There are three common ways project sponsors barter tax benefits in tax-equity transactions: a partnership-flip transaction, a sale-leaseback transaction or an inverted lease. The potential role for a REIT in each of these types of transactions varies.

As long as a REIT can meet its minimum thresholds for income from – and holdings of – real property, it has a fairly free hand to invest in tax-equity transactions, provided that it does not sell power (inventory). If a REIT can meet these minimum thresholds, it merely has to be careful not to cause the tax-equity investor to lose its tax benefits.

Very large REITs will have significant space in which to operate within these rules because a power project’s non-real property could be a very small percentage of a REIT’s total assets or income. Special-purpose REITs designed to own a small portfolio of power projects will have a harder time meeting the rules.

These REITs can avoid investing in bad REIT assets altogether and instead focus solely on owning or lending against good REIT assets. For example, a REIT could lend to a wind project company and take as security only liens on the real property that is part of the project (e.g., the site, towers, pads and transmission assets).

Alternatively, a REIT could buy the real property that is part of a project and lease the property to the project company. This is easier to do in a world without tax credits because pulling a credit-eligible asset, such as a tower, out of the project company and putting it under a REIT would make the credit unavailable to tax equity.


Venture capital and private equity are expensive relative to tax equity and straight debt, so REITs offer the hope of a low-cost equity or debt infusion.


In a partnership flip, an investor would purchase an interest in a limited liability company (LLC) that owns the facility in exchange for an interest in the LLC. The economic returns (including the tax credit) – except possibly cash – would be allocated 99% to the investor. Once the investor reaches its specified return, its share of the deal would flip down to 5%.

Because most projects owned by a partnership sell power under a power contract – particularly in the wind energy sector – a REIT likely would have to invest in a partnership through a taxable subsidiary in order to avoid the aforementioned “selling inventory” restriction on REITs. The subsidiary’s entity level tax could be reduced or eliminated by taking an allocation of depreciation and tax credits. On the surface, taking some tax benefits from the tax-equity investor could seem inefficient. However, partnership tax rules often drag these items from investors anyway.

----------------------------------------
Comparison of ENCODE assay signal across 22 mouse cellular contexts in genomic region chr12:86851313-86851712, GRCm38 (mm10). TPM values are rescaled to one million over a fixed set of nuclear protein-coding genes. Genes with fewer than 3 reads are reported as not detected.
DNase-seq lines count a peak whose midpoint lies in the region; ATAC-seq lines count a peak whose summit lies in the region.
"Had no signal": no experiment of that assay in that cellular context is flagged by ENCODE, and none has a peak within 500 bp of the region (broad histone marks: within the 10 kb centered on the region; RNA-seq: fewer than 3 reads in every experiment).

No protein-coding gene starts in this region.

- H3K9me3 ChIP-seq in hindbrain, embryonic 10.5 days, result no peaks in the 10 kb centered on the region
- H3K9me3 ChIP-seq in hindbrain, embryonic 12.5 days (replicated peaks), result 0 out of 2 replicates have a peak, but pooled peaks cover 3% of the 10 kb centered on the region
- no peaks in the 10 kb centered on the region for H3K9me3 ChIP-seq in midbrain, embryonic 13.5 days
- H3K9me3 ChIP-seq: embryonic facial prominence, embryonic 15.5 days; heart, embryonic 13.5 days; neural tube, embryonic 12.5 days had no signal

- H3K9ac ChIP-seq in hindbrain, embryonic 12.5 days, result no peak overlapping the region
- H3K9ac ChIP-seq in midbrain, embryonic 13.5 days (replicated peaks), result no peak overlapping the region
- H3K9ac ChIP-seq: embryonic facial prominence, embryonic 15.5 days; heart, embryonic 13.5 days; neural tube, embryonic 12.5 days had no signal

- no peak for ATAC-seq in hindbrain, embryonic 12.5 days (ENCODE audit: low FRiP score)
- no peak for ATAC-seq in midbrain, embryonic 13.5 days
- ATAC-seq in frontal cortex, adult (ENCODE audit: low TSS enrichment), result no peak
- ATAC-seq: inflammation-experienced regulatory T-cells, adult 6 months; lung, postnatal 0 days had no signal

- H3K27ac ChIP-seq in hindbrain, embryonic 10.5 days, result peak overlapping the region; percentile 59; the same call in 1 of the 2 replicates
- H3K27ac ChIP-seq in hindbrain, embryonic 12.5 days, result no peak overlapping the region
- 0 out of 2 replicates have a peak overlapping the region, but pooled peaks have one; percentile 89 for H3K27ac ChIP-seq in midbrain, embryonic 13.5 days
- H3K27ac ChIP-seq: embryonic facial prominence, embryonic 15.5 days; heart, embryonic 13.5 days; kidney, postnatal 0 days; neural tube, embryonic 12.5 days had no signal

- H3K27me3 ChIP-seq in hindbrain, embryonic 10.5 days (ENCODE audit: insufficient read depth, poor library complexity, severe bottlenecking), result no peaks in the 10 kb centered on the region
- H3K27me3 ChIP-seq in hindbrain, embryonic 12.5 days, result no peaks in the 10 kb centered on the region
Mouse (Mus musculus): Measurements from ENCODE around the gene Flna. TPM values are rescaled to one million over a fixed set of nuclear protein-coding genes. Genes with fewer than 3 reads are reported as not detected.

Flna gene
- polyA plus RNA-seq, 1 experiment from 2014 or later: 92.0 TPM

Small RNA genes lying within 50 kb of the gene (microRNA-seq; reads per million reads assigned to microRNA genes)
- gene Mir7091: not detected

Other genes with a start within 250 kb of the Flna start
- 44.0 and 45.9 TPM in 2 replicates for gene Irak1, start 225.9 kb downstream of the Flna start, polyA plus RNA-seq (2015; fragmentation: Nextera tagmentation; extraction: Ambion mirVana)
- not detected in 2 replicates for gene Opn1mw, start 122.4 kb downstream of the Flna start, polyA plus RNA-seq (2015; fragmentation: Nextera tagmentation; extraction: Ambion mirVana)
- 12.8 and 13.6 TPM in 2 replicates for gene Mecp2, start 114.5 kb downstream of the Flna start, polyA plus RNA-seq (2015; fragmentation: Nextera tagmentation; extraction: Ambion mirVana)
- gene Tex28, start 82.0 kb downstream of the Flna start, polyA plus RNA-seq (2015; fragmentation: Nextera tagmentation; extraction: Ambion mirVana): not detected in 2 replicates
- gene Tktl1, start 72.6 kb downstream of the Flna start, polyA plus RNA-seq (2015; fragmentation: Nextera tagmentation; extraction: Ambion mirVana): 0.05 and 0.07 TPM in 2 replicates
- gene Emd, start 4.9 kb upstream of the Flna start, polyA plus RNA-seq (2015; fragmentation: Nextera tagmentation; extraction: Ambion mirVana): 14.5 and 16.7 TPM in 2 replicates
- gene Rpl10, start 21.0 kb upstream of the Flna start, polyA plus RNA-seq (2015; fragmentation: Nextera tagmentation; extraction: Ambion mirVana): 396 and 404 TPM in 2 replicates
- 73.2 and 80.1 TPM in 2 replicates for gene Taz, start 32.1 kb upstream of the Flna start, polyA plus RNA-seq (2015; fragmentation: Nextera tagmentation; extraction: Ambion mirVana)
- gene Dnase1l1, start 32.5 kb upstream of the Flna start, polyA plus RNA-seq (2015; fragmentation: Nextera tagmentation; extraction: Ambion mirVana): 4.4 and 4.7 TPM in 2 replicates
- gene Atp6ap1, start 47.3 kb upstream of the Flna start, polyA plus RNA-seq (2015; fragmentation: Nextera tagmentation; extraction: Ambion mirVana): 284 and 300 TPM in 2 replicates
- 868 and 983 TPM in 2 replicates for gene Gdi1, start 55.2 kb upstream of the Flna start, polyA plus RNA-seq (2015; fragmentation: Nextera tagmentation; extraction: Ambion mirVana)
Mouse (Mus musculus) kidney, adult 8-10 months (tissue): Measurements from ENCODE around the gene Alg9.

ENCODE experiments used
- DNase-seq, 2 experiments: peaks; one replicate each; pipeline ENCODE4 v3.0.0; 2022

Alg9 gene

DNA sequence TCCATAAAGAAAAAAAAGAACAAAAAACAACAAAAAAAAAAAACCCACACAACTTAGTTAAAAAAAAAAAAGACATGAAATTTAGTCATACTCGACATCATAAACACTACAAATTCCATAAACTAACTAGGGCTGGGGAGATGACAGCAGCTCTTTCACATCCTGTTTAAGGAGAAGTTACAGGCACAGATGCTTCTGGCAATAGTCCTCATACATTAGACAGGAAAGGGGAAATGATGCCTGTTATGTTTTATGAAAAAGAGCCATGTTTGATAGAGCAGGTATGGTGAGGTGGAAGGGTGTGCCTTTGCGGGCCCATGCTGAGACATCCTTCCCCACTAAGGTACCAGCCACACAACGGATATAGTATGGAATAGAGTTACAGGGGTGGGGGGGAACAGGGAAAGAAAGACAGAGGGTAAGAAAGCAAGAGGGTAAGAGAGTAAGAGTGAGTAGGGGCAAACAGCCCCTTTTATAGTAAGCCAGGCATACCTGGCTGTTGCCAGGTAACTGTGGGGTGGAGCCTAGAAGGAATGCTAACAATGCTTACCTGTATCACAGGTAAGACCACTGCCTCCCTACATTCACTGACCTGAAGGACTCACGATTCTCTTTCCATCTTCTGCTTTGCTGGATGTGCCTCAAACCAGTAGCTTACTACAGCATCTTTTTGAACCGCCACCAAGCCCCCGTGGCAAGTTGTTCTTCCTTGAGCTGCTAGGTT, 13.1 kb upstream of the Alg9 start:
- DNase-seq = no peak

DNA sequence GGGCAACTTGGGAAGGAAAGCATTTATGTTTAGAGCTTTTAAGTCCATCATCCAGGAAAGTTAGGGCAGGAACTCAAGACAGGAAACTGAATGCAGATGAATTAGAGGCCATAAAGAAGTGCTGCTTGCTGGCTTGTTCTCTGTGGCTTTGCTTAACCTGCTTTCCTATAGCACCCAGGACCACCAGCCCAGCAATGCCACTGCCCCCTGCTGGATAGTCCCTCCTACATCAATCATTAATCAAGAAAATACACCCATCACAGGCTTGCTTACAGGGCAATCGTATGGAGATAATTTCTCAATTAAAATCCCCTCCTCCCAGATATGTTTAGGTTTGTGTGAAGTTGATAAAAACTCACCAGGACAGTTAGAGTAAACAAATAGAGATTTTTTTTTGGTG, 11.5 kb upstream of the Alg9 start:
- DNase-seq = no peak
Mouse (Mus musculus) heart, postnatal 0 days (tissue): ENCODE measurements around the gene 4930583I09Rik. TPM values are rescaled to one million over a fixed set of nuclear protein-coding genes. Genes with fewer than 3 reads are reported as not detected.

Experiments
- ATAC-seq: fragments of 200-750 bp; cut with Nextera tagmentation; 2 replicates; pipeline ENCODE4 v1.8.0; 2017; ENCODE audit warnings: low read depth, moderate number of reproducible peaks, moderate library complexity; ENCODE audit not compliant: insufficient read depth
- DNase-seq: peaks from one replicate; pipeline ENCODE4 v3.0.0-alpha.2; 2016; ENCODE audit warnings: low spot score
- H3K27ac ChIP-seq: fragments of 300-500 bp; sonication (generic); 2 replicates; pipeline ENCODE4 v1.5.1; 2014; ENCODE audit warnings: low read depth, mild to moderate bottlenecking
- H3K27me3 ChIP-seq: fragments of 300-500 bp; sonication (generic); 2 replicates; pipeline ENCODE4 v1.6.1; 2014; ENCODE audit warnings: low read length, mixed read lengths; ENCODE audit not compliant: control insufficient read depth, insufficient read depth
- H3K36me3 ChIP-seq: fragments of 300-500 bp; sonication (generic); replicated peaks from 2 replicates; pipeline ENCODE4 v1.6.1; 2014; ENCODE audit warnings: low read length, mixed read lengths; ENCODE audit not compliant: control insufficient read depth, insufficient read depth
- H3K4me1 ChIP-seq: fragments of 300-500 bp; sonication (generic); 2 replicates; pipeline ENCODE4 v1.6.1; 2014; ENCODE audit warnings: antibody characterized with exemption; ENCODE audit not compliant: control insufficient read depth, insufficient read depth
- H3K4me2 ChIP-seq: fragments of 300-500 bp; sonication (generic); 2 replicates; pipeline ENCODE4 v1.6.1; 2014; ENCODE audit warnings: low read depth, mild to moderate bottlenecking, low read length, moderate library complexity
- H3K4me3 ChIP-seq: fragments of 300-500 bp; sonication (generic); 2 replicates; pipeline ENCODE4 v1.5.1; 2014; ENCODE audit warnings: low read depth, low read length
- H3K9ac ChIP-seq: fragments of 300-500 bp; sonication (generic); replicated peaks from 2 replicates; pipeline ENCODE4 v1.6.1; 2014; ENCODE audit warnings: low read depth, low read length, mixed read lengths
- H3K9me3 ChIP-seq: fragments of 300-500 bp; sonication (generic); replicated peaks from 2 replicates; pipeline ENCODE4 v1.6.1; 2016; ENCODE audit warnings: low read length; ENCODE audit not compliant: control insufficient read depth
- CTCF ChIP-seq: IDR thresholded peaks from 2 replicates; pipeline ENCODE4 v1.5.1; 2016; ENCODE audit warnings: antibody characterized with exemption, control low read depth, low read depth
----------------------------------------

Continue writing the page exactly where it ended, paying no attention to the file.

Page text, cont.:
A REIT could take all or part of the sponsor-side partnership interest without affecting the tax benefits available to the tax-equity investor. A REIT would siphon off tax benefits to the extent of its share of profits prior to the “flip.”

However, that share would be very small (about 1%) – and a non-REIT investor would do the same – so there would be no net loss of value. That would mean a REIT could buy in (at a low price to the sponsor) for a fairly consistent share of the cashflows from the project.

In a sale-leaseback transaction, the sponsor would sell the project just prior to placing it into service and then lease it back. A REIT could come in as a partner with the sponsor or tax equity. The tax benefits would be wasted to the extent of its profit share in any partnership with the tax equity.

However, the partnership could be set up as a flip partnership, in which a REIT’s interest would become more substantial after the tax benefits were fully utilized.

As a partner in a lessee partnership, a REIT would not siphon off any tax benefits from a tax-equity partner. However, it would only get rents (qualifying REIT income) if the lessee were subleasing the project, as opposed to selling power. The rents payable by the partnership likely would be reduced because the lessor could claim tax credits and depreciation on the project.

An inverted lease would pass the tax credit to an investor, who would lease the facility from the project sponsor. The investor (lessee) could claim an investment credit, while the sponsor (lessor) claims depreciation. A special rule precludes a REIT from participating directly in an inverted lease. However, a REIT could lend to an inverted lease’s lessor or lessee if the security is real property that is part of the project. w


John Marciano III is a partner and Kelly Kogan is a senior attorney at law firm Chadbourne & Parke. They can be reached at jmarciano@chadbourne.com and kkogan@chadbourne.com, respectively.

Industry At Large: Project Finance

How Fixing REIT Rules Would Help Wind Projects

By John Marciano III & Kelly Kogan

As access to cheap capital becomes increasingly scarce, REITs could offer debt and equity at lower costs than other sources.